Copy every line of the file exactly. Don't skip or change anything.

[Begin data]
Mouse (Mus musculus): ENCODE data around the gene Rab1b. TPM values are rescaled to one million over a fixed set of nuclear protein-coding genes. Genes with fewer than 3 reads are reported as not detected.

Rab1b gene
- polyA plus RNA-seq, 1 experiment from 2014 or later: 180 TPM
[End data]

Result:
Mouse (Mus musculus): ENCODE data around the gene Rab1b. TPM values are rescaled to one million over a fixed set of nuclear protein-coding genes. Genes with fewer than 3 reads are reported as not detected.

Rab1b gene
- polyA plus RNA-seq, 1 experiment from 2014 or later: 180 TPM